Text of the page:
More details have emerged about yesterday’s private meeting between the Prime Minister and the Māori King.
Kiingi Tuuheitia reiterated the importance of te reo Māori and insisted Māori maintain their mana motuhake or self-determination.
The meeting was held just days out from a national hui at Tūrangawaewae Marae in Ngāruawāhia where thousands are expected to meet to discuss some of the Government’s policies, including its proposed Treaty Principles Bill.
Private secretary to Kiingi Tuuheitia, Ngira Simmonds, said several issues were raised with Christopher Luxon during the meeting, including plans to roll back the use of te reo Māori in the public sector.
“We talked about te reo Māori and some of the policies and the direction that we’re seeing in the Government. It is of concern to the Kiingitanga,” he said.
“For us, we will speak te reo Māori and we will kōrero our reo, no matter what the decision or direction of any Government.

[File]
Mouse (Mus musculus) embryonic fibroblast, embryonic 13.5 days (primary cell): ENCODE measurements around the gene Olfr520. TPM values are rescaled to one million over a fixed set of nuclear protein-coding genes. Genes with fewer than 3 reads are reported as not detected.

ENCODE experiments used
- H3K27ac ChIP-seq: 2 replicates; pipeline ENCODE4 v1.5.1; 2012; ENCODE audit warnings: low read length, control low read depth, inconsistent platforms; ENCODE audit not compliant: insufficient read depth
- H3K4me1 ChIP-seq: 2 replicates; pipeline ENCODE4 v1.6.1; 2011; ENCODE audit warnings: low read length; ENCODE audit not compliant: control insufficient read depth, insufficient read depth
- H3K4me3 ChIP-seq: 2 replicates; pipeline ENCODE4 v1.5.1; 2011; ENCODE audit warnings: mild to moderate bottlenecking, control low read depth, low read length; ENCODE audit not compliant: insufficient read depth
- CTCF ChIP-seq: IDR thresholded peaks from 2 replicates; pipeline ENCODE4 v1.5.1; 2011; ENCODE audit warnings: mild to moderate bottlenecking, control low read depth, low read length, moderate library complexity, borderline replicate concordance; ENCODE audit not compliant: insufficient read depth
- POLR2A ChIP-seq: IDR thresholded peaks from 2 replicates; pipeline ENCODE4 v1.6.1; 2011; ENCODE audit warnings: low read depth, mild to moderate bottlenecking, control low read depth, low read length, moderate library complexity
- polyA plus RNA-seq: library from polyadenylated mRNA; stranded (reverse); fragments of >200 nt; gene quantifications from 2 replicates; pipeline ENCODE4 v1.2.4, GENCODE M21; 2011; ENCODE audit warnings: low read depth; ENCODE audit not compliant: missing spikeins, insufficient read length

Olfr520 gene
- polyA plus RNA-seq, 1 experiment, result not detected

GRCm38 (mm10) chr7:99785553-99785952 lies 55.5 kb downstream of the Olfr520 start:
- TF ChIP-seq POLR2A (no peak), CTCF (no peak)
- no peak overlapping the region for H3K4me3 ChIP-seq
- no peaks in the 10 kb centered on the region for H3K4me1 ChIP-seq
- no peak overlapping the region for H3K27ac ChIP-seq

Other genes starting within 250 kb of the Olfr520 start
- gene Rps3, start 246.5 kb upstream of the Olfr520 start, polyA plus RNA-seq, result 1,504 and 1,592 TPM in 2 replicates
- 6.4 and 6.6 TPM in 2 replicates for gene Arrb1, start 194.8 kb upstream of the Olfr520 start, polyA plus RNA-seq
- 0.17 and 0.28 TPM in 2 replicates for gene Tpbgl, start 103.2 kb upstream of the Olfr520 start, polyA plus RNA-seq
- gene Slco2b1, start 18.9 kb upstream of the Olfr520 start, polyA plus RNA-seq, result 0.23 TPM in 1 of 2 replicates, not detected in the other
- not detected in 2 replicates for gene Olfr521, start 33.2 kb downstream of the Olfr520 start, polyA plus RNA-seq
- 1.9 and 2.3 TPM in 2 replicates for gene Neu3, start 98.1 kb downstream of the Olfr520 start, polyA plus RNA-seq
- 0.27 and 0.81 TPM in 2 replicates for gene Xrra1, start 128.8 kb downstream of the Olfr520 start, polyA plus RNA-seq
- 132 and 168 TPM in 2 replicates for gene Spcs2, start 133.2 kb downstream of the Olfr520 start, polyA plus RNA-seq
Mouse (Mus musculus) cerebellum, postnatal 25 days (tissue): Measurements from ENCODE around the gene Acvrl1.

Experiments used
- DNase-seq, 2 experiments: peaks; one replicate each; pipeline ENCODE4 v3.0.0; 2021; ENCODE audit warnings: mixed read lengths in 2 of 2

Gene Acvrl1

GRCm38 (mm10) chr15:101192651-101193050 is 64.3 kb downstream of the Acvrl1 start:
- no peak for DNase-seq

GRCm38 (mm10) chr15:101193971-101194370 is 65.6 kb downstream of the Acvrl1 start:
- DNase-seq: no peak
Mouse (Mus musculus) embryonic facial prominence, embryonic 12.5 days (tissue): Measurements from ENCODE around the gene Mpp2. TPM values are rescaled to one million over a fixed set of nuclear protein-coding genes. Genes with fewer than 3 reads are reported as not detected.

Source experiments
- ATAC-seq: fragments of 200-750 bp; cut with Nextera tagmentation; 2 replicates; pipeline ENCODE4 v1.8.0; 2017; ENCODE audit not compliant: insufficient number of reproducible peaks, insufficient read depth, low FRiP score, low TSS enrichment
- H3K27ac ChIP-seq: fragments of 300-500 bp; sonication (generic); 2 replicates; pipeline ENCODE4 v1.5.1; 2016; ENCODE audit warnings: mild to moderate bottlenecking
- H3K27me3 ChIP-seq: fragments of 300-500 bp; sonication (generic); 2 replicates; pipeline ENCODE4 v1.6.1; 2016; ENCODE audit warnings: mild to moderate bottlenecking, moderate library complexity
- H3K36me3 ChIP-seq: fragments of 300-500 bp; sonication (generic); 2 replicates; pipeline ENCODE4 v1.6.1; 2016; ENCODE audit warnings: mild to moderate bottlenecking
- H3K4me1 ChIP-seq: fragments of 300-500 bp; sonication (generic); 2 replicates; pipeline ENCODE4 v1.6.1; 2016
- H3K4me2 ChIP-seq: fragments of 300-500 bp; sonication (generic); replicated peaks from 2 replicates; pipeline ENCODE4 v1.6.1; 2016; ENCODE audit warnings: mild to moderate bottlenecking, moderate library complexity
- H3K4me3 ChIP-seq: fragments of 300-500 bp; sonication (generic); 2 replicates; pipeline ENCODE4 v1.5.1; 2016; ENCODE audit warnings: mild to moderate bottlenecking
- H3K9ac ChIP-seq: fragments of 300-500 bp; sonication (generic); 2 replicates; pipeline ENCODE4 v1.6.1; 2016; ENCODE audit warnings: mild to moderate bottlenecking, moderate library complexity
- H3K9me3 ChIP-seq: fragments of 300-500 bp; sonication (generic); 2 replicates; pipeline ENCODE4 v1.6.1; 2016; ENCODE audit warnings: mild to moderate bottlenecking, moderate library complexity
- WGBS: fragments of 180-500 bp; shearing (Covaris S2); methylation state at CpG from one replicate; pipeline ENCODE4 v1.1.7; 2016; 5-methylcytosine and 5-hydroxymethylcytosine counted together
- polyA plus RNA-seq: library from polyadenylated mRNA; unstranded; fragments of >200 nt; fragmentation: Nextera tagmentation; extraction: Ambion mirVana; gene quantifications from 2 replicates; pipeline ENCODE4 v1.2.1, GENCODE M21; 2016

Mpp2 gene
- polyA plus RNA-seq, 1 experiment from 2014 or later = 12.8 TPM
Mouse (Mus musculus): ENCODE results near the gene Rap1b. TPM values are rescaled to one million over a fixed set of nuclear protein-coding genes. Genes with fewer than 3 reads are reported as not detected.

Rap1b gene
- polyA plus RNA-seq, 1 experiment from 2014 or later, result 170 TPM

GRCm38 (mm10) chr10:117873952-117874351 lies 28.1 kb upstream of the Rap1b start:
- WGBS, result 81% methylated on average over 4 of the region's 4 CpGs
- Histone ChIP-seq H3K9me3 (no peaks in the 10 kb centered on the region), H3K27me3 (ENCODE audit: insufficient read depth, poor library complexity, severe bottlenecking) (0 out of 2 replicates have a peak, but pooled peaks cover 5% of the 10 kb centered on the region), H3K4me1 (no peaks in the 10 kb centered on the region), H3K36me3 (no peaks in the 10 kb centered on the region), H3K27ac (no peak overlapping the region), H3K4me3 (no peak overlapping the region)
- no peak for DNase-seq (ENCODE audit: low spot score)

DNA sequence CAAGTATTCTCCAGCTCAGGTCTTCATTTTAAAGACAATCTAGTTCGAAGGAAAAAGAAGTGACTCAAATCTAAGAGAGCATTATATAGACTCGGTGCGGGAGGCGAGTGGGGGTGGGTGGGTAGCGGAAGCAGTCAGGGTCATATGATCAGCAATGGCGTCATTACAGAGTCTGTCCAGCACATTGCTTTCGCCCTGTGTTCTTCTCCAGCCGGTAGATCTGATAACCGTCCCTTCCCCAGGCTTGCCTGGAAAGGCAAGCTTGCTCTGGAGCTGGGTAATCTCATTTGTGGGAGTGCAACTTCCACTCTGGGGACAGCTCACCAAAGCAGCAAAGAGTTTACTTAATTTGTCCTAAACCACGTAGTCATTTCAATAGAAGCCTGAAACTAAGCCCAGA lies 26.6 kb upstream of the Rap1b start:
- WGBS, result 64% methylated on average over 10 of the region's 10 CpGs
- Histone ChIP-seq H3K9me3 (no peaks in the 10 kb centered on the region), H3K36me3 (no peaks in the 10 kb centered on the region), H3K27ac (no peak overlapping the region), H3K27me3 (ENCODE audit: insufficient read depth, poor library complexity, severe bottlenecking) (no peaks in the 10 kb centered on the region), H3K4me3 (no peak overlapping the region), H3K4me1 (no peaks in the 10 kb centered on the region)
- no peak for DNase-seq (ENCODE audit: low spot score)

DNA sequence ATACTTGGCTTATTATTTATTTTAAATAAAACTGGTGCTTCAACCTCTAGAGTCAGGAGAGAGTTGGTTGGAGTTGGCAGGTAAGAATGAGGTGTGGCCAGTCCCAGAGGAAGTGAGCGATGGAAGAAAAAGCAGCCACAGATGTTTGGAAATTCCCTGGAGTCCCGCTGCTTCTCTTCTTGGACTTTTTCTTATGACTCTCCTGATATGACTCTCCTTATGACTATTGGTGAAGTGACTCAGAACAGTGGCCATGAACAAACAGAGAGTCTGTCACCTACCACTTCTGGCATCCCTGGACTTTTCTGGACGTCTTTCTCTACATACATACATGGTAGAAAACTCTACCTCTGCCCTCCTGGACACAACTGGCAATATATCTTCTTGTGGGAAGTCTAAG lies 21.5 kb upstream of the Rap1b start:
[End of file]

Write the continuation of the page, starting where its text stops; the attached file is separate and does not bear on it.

“And the Prime Minister was very supportive of that.”
Māori Development Minister Tama Potaka was also present for the meeting which took about an hour and a half.
“What we’re looking for now is how Māori can lead the entire nation. We believe mana motuhake (self-determination) will enable success for everybody and won’t be a style of leadership that will be detrimental to other people who live in New Zealand.
“We consistently gave that message to the Prime Minister yesterday.”
Simmonds said the Prime Minister did not offer any assurances but was open to continuing discussions.
“Continued conversation and dialogue, even through the things we don’t always agree on, are the ups and downs of political life.
“I think all prime ministers need to understand the significance of Te Tiriti o Waitangi and the role of te iwi Māori in the life of New Zealand.
“It can’t be something that can ever be dismissed.”
1News understands representatives from Te Pāti Māori, the Greens and Labour will attend the hui on Saturday, but it’s unclear whether anyone from the Government will.
Simmonds said: “We are prepared to welcome all. No one will be turned away. If they do come, we would ask they come and primarily listen. We’re not specifically seeking the attendance of members of Parliament. Our particular focus for this hui is te iwi Māori.”